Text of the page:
Science on a Sphere is a vivid six-foot globe that shows breathtaking images and animations of the earth and other planets. SOS was developed by the National Oceanic and Atmospheric Association (NOAA). This special live program uses images of Venus from NASA and Russian missions to our sister planet to explore the nature of the earth’s very different sister.
Transit of Venus March
12:45 p.m. Great Lawn
The “march king” John Philip Sousa wrote a transit of Venus march for the 1882 transit. The Ahuawa Place Brass Quintet will perform this piece, as well as “Venus” by Frankie Avalon and the Theme from Star Trek, at 12:45 pm on the lawn.
Web cast of Transit
11:45 a.m. – 5 p.m. NASA webcast from Mauna Kea of the transit. Pākī II Meeting Room
Brief videos about the transit
Showings throughout the day - Pākī I Meeting Room
A program of three videos related to the Transit of Venus and Hawaii’s connections to astronomy.
Complete program starts at 10 a.m., 11 a.m., 1 p.m., 2 p.m., 3 p.m., 4 p.m. Complete program of three videos lasts 25 minutes.
- The Transit of Venus, part 1 (6 minutes). The history of Venus transits up through 1874
- The Transit of Venus part 2 (6 minutes). The 1874 and 1882 transits; the 1874 transit was the last transit visible from Hawai‘i.
- Hawai‘i and the Cosmos (12 min). The video explores the special relation Hawai‘i has with astronomy.
It is of course NEVER safe to view the sun directly, during a transit or otherwise. Bishop Museum’s Shop Pacifica will have solar viewing glasses for sale in the run up to the transit, and of course our volunteers from the Hawaiian Astronomical Society will have safe viewing filters on their telescopes on transit day.
Can't make it to campus on Tuesday June 5? We are doing programming on Saturday and Sunday, June 2 - 3 in preparation for the transit.
- Staff from NASA Goddard’s Space Flight Center (GSFC) will present a talk at 1 p.m. on the Transit of Venus (Atherton Hālau). Presenters include Radio Astronomer Dr. James Thieman and Carolyn Ng, a Principal Scientist at GSFC. They will talk about the active sun and about the reasons for observing the transit of Venus.
- From noon to 12:45 p.m. and 2 to 3 p.m., we’ll present hands-on activities related to the transit. These activities, assembled by the guest speakers from NASA’s Goddard Space Flight Center, include a paper-plate demonstration of why the transit is so rare, and activities that use food to demonstrate the scale of the solar system.
- The full dome planetarium show When Venus Transits the Sun will be presented 11:30 a.m. and 2:30 p.m. on both days of this weekend, June 2-3.
- The Science on a Sphere program Venus Below the Clouds will be presented at 11 a.m., 3 p.m. and 4 p.m.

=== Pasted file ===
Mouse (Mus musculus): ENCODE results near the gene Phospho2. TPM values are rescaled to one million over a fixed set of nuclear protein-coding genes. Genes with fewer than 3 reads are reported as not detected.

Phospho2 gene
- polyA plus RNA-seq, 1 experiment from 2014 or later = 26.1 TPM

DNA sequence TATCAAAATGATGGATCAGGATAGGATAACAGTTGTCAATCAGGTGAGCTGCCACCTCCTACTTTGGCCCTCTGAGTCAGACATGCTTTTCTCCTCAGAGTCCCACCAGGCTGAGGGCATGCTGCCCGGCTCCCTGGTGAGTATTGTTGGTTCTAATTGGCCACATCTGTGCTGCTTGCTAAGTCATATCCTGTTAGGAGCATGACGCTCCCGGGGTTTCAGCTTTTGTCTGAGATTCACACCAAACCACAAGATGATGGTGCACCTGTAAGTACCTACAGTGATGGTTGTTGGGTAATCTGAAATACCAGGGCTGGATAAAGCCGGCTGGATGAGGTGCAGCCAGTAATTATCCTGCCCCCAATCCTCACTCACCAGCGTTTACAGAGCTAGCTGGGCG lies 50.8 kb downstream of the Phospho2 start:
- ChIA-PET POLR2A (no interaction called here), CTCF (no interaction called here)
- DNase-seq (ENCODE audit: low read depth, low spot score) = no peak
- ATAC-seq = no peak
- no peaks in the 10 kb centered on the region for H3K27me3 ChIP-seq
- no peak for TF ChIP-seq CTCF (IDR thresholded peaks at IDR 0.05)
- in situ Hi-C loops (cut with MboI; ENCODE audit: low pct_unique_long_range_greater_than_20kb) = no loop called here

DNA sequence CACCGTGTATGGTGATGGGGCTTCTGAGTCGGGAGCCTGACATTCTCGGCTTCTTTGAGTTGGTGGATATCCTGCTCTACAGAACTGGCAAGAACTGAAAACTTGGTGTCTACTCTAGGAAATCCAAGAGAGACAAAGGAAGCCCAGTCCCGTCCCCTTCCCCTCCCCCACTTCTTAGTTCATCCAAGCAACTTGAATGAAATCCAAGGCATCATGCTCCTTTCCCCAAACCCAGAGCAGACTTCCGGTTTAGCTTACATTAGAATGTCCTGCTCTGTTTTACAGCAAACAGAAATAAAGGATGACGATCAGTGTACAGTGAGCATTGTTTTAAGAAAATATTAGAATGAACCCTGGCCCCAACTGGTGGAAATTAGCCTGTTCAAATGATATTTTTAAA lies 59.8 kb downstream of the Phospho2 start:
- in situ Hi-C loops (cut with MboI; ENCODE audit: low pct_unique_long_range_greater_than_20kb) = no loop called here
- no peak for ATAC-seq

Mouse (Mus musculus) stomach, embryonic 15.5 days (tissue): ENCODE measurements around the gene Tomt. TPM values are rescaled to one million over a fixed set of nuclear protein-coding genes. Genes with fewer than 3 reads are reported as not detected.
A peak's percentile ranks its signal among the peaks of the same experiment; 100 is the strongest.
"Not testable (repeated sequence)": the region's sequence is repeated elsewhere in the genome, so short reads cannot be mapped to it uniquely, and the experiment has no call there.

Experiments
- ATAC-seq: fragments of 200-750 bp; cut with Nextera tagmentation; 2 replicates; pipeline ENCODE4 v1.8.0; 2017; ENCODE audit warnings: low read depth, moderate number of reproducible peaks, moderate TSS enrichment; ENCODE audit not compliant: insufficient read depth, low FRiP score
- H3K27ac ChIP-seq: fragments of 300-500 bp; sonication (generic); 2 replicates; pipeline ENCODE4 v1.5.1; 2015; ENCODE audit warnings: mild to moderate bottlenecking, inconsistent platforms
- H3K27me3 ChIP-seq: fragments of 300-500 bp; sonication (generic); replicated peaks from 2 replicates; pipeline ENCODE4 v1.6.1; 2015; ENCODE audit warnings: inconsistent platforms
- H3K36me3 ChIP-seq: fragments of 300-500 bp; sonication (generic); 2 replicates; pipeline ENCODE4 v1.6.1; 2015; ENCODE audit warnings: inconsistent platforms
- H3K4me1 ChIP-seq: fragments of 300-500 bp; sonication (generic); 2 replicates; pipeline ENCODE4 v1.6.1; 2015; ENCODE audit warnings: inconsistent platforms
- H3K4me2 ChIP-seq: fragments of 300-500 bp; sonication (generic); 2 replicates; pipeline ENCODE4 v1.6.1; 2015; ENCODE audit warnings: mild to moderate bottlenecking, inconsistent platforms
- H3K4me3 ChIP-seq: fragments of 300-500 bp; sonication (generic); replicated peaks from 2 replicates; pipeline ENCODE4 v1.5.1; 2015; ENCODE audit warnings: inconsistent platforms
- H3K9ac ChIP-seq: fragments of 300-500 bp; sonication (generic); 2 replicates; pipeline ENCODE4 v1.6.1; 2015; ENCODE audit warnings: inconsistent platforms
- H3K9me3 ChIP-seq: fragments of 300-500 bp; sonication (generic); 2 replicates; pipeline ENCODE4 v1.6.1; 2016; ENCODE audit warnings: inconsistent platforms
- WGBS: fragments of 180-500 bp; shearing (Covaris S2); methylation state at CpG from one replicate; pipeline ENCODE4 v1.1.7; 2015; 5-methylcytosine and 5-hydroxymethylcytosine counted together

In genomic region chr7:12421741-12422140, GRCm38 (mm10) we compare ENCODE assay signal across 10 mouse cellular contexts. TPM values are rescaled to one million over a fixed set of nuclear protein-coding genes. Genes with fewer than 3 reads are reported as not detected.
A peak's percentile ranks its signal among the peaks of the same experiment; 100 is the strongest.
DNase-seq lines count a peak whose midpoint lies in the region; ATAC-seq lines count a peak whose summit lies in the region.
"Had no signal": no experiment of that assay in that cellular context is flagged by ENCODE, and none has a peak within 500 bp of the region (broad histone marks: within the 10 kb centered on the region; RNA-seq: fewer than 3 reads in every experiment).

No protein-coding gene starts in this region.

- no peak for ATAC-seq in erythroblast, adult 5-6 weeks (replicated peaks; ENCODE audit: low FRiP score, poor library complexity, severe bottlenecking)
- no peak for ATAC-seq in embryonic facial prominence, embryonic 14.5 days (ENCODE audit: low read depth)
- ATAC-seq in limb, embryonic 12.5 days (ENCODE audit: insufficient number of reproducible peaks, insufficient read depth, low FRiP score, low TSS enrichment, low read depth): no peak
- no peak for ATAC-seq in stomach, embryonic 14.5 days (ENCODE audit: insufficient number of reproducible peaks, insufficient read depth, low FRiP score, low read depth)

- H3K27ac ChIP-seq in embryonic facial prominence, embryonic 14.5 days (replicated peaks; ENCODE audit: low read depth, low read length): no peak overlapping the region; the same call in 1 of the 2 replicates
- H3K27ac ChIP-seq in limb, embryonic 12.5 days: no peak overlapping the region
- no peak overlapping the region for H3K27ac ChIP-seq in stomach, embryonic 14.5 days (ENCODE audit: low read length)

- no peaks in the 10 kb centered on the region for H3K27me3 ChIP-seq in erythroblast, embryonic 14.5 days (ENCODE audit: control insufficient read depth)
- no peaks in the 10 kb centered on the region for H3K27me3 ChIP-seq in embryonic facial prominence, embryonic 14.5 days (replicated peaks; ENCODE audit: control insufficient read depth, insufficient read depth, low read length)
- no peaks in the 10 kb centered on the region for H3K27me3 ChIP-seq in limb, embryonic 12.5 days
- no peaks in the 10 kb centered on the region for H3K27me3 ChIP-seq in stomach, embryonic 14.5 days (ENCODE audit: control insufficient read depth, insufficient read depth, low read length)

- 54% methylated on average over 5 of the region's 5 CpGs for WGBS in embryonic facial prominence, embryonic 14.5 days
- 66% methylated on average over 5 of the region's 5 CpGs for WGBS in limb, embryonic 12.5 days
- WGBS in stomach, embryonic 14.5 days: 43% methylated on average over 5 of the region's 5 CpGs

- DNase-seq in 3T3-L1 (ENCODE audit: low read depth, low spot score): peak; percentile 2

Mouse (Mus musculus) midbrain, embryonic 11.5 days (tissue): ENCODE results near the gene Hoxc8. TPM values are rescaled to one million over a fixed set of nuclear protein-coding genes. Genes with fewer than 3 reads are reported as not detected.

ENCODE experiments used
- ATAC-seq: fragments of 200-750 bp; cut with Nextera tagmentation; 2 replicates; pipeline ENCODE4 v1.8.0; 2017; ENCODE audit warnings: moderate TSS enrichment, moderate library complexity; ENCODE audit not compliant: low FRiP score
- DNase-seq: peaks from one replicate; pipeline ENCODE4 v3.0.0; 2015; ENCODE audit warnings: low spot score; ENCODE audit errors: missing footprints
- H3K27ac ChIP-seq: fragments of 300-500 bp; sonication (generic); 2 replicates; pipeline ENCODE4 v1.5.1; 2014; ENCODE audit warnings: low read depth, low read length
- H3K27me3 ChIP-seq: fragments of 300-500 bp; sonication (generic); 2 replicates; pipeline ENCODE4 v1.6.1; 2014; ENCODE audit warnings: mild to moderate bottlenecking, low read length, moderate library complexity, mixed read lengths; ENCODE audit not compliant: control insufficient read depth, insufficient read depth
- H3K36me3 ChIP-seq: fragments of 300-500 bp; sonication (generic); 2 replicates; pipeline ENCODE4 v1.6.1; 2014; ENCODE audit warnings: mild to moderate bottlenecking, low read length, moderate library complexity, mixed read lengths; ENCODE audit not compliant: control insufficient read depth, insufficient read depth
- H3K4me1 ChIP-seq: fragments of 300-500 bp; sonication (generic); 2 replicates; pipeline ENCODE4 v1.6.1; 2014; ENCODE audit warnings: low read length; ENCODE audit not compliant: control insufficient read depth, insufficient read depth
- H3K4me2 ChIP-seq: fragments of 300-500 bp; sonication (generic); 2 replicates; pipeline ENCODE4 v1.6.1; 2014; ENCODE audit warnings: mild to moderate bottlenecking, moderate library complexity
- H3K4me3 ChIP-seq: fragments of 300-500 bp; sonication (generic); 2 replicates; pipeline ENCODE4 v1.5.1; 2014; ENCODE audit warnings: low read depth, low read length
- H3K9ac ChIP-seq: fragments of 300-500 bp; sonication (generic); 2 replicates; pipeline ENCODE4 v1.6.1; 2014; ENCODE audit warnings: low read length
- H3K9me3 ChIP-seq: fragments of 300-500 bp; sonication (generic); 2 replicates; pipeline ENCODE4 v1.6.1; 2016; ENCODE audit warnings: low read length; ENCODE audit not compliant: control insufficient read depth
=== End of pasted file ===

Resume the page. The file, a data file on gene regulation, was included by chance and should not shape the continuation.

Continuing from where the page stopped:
Why the transit of Venus matters
The transit of Venus has a special place in the history of astronomy. By the start of the 17th century astronomers knew the relative distances of objects in the solar system. They knew, for example, that Mars was about 1.5 times as far from the sun as the earth is. However, no one knew the actual distance to the objects in the solar system.
One solution to this mystery was proposed by Edmond Halley (right) in 1716. His idea: time the start of the transit of Venus from two widely separated parts of the earth. Using the distance between those two spots on earth as the baseline, one could then use triangulation to get the distance from earth to the sun. Since the relative distances we already known, getting the correct distance from the earth to the sun would allow you to unlock the actual distances to all other objects in the solar system. For example: if you were able to discover that the earth was 100 million miles from the sun, you could figure out that Mars must be 150 million miles from the sun, since you already knew that Mars was 1.5 times as far from the sun as the earth is.
As with the famous comet whose return he predicted, Halley did not live long enough to see the next transit of Venus in 1761. However, his idea drove a wide-flung series of expeditions in 1761 and 1769 to view the transit of Venus, since the Halley method required that the transit be watched from widely separated parts of the earth. The most famous of these expeditions was Captain Cook’s 1769 expedition to Tahiti. While there were complications that prevented the measurements from being as precise as desired, scientists were able to get the correct distance to the sun to within about 2 per cent based on these 18th century transits.